Colorful fruits and vegetables help you load up on important nutrients and antioxidants. And may also foster a more healthy microbiome.
Researchers from Pennsylvania State University tested two strategies for how to get kids to eat more vegetables and fruit.
Doing something healthy for ourselves—like eating this colorful kale pear salad—can help us feel a little less frazzled.
Eating two daily servings of whole fruit lowers risk of diabetes by 36% compared to eating less than half a serving, according to a study.
A study found that the long-standing public health message of “5 A Day”—5 servings of fruit and vegetables—is worth embracing.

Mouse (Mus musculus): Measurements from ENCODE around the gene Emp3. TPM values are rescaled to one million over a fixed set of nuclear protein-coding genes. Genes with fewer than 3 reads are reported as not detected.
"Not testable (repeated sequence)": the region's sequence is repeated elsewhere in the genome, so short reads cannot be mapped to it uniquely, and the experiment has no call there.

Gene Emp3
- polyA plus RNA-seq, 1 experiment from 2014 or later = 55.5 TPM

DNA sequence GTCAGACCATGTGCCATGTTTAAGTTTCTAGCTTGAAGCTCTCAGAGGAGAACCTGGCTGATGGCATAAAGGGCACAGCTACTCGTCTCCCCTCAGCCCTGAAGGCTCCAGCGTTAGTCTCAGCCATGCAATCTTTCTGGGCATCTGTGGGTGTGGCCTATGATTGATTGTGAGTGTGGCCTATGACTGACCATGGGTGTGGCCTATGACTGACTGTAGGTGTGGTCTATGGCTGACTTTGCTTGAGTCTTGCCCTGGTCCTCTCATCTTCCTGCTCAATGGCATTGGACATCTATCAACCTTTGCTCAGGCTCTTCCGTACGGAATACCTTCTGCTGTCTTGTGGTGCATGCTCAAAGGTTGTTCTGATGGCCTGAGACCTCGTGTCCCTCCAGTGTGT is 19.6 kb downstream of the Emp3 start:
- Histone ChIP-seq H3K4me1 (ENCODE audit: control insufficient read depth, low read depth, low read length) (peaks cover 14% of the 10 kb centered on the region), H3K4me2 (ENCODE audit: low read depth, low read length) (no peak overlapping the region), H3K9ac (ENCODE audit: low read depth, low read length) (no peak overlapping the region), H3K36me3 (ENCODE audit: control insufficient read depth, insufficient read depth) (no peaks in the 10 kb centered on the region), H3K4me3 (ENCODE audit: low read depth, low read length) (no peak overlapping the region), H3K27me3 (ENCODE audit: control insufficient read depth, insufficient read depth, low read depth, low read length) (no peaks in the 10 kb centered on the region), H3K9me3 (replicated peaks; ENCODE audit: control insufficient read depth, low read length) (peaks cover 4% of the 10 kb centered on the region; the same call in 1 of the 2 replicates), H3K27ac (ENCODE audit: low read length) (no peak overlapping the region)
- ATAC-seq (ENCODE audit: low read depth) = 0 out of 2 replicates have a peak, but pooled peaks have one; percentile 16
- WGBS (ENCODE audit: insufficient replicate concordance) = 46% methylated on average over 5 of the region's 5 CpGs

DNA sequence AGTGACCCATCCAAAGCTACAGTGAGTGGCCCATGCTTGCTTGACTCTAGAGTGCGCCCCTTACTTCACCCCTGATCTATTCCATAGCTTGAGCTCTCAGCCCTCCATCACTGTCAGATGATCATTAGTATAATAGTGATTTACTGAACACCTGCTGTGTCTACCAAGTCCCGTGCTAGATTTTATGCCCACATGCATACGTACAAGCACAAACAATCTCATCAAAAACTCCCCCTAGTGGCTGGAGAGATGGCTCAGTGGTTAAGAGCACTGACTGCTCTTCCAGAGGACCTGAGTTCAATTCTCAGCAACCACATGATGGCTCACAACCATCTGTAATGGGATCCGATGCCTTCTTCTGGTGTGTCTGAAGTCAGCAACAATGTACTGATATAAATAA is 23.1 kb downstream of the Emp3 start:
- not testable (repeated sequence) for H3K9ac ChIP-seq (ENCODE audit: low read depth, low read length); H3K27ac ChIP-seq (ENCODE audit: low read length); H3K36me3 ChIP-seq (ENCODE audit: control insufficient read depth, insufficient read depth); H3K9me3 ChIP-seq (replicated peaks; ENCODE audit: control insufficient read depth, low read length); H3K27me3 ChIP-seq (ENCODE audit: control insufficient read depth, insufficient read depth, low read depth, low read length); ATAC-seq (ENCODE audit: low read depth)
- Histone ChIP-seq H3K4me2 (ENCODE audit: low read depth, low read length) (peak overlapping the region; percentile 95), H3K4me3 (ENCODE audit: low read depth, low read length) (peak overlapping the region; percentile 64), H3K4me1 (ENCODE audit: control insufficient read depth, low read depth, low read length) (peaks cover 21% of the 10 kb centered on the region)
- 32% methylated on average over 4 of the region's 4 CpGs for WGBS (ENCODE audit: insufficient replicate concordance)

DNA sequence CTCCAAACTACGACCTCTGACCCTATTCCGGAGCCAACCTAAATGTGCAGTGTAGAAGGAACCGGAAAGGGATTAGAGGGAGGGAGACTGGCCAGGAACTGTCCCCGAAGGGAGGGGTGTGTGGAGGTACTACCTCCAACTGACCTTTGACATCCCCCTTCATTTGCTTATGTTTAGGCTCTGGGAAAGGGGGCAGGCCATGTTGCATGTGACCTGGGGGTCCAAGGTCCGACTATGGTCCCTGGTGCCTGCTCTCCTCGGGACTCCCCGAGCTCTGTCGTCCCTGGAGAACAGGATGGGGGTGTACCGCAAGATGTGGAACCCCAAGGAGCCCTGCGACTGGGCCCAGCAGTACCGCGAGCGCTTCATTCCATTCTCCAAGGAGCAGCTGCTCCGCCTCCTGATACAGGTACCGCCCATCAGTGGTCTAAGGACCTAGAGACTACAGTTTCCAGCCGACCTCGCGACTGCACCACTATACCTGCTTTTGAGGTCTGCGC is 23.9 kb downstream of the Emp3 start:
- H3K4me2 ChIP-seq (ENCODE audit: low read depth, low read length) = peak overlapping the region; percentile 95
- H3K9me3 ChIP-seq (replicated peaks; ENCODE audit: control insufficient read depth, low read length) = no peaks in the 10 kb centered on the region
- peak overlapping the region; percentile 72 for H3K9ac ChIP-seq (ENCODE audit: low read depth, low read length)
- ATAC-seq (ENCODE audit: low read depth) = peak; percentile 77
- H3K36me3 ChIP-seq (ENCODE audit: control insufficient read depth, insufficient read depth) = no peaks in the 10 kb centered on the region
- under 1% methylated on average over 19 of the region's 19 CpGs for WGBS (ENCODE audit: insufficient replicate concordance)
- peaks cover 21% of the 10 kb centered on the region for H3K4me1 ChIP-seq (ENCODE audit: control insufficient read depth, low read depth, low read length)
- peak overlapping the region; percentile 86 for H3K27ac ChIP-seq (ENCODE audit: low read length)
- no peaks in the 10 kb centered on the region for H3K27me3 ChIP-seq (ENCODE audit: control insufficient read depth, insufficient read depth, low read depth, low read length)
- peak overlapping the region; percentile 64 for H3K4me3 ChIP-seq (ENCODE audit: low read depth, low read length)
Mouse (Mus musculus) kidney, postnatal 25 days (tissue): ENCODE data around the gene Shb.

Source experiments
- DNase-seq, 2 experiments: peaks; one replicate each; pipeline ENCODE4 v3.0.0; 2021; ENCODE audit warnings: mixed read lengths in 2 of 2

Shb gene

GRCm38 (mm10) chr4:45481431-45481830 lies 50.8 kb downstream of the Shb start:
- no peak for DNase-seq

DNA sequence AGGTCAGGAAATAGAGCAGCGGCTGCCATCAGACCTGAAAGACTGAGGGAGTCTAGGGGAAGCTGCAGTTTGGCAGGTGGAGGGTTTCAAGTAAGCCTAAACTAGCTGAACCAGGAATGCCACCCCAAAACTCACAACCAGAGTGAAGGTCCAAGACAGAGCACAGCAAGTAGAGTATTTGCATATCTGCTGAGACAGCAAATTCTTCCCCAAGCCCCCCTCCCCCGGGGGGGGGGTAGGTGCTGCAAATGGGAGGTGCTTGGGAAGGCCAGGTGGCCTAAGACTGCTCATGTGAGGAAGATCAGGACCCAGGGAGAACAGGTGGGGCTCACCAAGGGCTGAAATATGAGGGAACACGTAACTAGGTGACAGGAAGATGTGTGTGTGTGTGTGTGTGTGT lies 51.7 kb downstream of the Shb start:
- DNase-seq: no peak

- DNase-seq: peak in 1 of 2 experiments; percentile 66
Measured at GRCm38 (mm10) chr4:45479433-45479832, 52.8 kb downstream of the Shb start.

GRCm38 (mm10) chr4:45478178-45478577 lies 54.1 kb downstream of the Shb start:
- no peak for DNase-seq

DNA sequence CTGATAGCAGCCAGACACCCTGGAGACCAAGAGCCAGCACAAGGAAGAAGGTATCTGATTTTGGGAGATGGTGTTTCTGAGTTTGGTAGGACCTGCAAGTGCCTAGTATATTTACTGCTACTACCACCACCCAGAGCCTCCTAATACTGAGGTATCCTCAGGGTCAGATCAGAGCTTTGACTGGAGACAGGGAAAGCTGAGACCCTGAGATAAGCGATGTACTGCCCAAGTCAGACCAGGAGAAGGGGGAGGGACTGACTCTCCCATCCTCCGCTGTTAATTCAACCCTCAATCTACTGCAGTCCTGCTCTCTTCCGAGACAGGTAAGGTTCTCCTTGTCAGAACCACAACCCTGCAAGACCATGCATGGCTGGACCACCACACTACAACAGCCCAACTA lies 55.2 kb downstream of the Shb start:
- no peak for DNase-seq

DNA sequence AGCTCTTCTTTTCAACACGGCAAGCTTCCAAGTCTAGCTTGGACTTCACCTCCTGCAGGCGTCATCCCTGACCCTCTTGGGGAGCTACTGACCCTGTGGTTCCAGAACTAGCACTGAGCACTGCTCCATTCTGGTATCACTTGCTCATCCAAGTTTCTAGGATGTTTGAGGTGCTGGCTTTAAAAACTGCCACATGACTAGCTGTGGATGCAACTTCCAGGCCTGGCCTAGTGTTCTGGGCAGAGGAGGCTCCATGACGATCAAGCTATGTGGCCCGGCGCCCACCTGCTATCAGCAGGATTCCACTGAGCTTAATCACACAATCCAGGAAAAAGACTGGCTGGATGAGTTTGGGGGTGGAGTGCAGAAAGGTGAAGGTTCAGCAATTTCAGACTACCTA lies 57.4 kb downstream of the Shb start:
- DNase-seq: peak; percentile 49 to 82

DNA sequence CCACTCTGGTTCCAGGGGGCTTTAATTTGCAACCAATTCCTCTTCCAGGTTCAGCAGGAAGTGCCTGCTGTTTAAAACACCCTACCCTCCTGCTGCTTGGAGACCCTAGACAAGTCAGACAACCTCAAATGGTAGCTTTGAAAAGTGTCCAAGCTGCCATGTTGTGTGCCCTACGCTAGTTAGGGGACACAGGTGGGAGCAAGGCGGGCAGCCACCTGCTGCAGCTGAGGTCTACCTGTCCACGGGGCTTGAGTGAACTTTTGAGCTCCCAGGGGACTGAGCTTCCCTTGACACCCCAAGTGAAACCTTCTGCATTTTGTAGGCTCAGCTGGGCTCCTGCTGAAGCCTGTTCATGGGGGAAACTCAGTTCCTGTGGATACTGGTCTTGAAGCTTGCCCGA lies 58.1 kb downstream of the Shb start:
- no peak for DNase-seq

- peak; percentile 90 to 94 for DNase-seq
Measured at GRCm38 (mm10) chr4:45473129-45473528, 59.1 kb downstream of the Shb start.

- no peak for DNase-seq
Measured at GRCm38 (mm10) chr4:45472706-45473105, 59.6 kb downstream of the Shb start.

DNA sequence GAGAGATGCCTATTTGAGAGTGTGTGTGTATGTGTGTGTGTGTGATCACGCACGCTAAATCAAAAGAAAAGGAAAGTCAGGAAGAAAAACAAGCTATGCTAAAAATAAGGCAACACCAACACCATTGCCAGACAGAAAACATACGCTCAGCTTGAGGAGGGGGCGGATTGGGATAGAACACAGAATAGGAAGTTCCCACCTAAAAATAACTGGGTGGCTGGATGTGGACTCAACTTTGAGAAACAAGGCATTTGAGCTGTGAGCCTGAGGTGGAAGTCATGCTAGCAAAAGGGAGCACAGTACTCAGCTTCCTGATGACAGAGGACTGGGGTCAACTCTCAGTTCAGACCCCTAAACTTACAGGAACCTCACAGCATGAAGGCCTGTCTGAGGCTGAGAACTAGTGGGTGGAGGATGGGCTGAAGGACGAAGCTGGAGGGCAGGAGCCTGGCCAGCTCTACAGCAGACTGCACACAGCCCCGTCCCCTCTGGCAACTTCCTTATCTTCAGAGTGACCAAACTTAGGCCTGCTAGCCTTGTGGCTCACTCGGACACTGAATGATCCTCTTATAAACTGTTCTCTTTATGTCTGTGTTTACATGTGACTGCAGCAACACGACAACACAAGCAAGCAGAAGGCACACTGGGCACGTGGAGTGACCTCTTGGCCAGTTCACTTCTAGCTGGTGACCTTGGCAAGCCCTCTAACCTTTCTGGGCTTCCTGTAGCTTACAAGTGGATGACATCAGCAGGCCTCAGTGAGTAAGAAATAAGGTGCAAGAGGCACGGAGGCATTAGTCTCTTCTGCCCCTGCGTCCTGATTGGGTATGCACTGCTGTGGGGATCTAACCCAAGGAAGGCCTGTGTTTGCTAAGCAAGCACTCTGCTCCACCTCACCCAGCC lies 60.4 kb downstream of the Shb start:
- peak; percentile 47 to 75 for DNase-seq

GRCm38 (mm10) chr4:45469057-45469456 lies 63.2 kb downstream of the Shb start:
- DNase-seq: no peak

Strawberries lead the Environmental Working Group’s Dirty Dozen fruit that contain the highest levels of pesticides from crop spraying.
Recent research findings identify these three healthy behaviors as predictive of good mental health and well-being among young adults.
Beta-carotene is found in certain fruits and vegetables and our bodies can convert the beta-carotene we consume into vitamin A.
According to an analysis by the CDC, only 2% of high school students in the U.S. are meeting the recommended vegetable intake.